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Block That Ringtone!


Published: April 8, 2004

IT could happen on a train, in a restaurant or during an awe-inspiring aria at a performance of "Carmen": a neighbor's cellphone starts bleating the theme song from "Friends," disrupting the mood and setting nerves on edge. Wouldn't it be great, you think to yourself, if this couldn't happen?


Others are thinking likewise, including companies and researchers developing or already selling devices that render cellphones inoperable in certain locations. Methods include jammers that interfere with cellphone frequencies, routing systems that mute phones' ringers in specific places, sensors that detect active cellphones and building materials that block cellphone waves.

Proponents say that such measures are more effective than "no cellphone" signs, "quiet cars" on trains or even legal restrictions (like a law prohibiting cellphone use during performances, enacted by the New York City Council last year).

The concerns go beyond mere annoyance: casinos are seeking to stop phone-based cheating; prison authorities want to guard against phone use by inmates for drug deals or other forms of wrongdoing. With the rise of camera cellphones have come privacy concerns that have made locker rooms and other areas no-phone zones.

"At some point the American public will become so frustrated with the abuse of cellphones that it will rise up and yell that something must be done," said Dave Derosier, chief executive of Cell Block Technologies, based in Fairfax, Va., which is developing a transmitter the size of a smoke detector that relays signals of "no service" to cellphone frequencies, prompting them to send calls to voice mail.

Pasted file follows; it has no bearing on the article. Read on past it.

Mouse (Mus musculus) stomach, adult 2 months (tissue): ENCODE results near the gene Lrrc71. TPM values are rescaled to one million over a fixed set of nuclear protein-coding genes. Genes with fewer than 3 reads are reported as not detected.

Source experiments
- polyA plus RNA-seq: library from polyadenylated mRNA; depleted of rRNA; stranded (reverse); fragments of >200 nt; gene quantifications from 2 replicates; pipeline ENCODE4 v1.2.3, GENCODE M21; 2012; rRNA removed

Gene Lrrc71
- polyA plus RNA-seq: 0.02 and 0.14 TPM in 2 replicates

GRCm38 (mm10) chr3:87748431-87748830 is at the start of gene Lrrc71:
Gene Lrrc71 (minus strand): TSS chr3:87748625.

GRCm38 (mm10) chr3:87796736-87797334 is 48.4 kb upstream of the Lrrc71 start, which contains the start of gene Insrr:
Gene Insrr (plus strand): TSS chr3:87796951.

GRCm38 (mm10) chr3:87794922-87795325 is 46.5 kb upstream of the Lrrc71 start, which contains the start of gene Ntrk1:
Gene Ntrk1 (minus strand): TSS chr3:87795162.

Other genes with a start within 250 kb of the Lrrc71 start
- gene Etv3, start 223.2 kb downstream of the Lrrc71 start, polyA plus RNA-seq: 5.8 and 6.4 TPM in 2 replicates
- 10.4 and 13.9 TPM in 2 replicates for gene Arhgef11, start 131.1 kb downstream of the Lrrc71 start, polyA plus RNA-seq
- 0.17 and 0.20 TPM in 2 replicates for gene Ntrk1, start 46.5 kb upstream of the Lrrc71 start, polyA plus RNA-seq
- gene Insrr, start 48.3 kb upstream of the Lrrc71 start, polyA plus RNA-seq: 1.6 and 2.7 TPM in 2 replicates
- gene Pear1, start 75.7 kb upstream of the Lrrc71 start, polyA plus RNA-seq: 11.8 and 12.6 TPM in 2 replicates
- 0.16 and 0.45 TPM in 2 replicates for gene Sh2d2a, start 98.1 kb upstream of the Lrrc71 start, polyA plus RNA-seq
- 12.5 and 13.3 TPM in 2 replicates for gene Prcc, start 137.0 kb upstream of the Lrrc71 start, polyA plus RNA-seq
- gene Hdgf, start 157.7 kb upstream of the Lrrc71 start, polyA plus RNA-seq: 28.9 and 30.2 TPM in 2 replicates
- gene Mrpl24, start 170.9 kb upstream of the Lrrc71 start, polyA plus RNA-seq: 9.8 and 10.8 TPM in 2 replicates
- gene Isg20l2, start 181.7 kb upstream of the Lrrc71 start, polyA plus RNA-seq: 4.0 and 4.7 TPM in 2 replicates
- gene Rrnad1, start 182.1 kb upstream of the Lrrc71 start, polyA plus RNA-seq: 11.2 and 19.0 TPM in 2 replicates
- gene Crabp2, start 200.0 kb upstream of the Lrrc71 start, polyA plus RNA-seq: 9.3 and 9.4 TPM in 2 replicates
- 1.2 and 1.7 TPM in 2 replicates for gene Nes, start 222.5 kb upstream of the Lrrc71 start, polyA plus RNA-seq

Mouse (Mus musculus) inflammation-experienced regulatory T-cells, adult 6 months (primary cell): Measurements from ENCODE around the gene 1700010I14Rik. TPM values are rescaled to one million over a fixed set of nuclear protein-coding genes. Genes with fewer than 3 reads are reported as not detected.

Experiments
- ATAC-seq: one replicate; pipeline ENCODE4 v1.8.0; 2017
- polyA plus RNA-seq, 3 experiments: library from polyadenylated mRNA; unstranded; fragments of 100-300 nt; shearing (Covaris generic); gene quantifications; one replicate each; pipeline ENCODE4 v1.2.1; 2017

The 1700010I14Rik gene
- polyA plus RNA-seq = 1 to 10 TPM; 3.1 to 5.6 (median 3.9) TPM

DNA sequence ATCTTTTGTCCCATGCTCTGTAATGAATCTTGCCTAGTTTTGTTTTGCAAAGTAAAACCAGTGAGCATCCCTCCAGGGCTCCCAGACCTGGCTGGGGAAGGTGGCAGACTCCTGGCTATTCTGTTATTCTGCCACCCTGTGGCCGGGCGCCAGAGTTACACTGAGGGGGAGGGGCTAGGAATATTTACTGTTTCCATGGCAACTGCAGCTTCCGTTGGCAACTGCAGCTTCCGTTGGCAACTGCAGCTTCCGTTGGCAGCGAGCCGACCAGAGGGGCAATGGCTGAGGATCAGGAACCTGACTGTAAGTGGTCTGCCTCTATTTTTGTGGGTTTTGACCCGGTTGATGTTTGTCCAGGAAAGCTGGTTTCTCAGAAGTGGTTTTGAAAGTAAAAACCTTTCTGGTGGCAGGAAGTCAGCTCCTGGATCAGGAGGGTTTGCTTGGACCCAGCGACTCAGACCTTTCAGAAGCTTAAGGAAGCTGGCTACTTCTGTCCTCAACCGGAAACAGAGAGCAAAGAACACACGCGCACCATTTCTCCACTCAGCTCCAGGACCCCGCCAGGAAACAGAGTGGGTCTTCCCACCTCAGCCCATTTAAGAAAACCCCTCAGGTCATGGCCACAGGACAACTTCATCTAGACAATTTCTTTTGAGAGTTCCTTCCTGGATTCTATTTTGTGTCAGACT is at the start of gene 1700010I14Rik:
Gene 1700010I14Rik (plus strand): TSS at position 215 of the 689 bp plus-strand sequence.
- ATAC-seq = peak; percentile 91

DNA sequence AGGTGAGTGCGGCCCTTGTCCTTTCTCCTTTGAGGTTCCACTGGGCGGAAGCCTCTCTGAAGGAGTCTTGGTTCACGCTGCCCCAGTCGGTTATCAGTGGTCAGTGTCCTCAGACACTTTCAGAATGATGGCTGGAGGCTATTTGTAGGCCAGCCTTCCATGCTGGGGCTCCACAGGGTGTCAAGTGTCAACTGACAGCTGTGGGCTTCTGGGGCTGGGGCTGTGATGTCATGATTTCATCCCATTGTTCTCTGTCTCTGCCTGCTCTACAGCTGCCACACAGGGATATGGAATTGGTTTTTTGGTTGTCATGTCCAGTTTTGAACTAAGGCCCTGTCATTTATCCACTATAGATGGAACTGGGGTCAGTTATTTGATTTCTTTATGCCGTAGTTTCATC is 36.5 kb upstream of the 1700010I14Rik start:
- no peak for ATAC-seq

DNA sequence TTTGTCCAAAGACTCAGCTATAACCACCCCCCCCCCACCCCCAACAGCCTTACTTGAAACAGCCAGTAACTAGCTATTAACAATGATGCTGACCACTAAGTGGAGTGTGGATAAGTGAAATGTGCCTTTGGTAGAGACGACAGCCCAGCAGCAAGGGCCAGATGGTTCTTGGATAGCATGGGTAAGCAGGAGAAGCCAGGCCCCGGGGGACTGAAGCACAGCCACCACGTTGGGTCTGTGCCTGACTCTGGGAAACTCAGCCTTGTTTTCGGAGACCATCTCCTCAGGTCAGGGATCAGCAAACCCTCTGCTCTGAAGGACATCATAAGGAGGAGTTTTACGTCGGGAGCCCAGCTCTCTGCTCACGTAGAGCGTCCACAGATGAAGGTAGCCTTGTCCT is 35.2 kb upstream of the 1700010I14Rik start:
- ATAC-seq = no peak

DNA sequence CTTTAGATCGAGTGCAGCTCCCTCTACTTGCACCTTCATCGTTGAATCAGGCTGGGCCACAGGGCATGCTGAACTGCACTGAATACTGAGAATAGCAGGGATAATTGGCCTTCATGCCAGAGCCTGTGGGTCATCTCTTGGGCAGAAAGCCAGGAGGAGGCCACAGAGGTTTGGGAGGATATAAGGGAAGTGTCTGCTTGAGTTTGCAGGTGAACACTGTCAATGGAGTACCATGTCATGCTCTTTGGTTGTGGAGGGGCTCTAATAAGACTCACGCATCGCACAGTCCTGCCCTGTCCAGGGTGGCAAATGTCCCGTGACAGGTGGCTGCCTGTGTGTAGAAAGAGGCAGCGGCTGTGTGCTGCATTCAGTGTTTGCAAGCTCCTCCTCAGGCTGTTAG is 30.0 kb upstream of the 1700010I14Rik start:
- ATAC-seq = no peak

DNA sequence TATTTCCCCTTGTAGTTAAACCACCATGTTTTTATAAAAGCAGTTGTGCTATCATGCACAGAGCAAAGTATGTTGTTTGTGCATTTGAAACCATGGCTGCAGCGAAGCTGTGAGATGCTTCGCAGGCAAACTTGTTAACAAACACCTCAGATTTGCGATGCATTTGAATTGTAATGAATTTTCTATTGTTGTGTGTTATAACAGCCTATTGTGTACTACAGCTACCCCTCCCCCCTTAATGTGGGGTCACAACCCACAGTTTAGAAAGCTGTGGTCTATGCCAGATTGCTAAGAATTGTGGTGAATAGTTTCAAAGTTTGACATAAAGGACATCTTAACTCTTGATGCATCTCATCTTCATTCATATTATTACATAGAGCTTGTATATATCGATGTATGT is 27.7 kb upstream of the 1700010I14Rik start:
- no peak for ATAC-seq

Cell Block's products are slightly more sophisticated versions of what is probably the most widespread method of stopping cellphone use, called jamming, which renders phones inoperable by disrupting the connection between cellphone towers and cellphones. Jamming devices overpower phones' frequencies with especially strong signals and often with loud noise. Such devices can be found on eBay and at Web sites like

That site says it has sold thousands of devices to theaters, businesses, military users and individuals. The jammers range from $200 for a rudimentary hand-held model to nearly $10,000 for suitcase-sized gear sold to governments and the military, with the price usually based on the signal range and the likelihood of disrupting cellular activity.

Other means are also in development, from devices that merely detect cellphone use (and prompt users to desist) to construction methods that render cellphones inoperable.

But not everyone finds this trend encouraging. Cellphone industry experts and federal regulators deride jammers in particular as unlawful, unethical and even dangerous.

"You're not allowed to barricade the street in front of your house because you don't like hearing an ambulance," said Travis Larson, a spokesman for the Cellular Telephone Industry Association, who asserts that blocking systems inhibit customers' rights and can block emergency calls. "Just like roads, the airwaves are public property."

The Federal Communications Commission points specifically to the Federal Communications Act of 1934, which says that "no person shall willfully or maliciously interfere with or cause interference to any radio communications" licensed by the government.

"It is the F.C.C.'s authority and obligation to determine which transmissions are lawful," said Lauren Patrich, a spokeswoman for the commission's wireless bureau. "If the F.C.C. doesn't have that authority, then what's its point?" Fines for violations can reach $11,000 for a single offense.

Mr. Derosier said that devices like Cell Block's are "questionably legal" in the United States, but he added that with proper disclosure and provisions made for emergencies, there is no reason that they should not be used. The devices are legal in Japan, France and Eastern Europe, and in most of South Asia, Africa and the Middle East, he said.

Mr. Derosier said that prospective buyers in those areas included prisons, mosques, banks and embassies. Globalgadgetuk's owner, Michael Menage, said he believes that "people should be able to do whatever they want in their own spaces." He said his largest group of customers comes from the United States, which he said is evidence that there is a need for such technology here.

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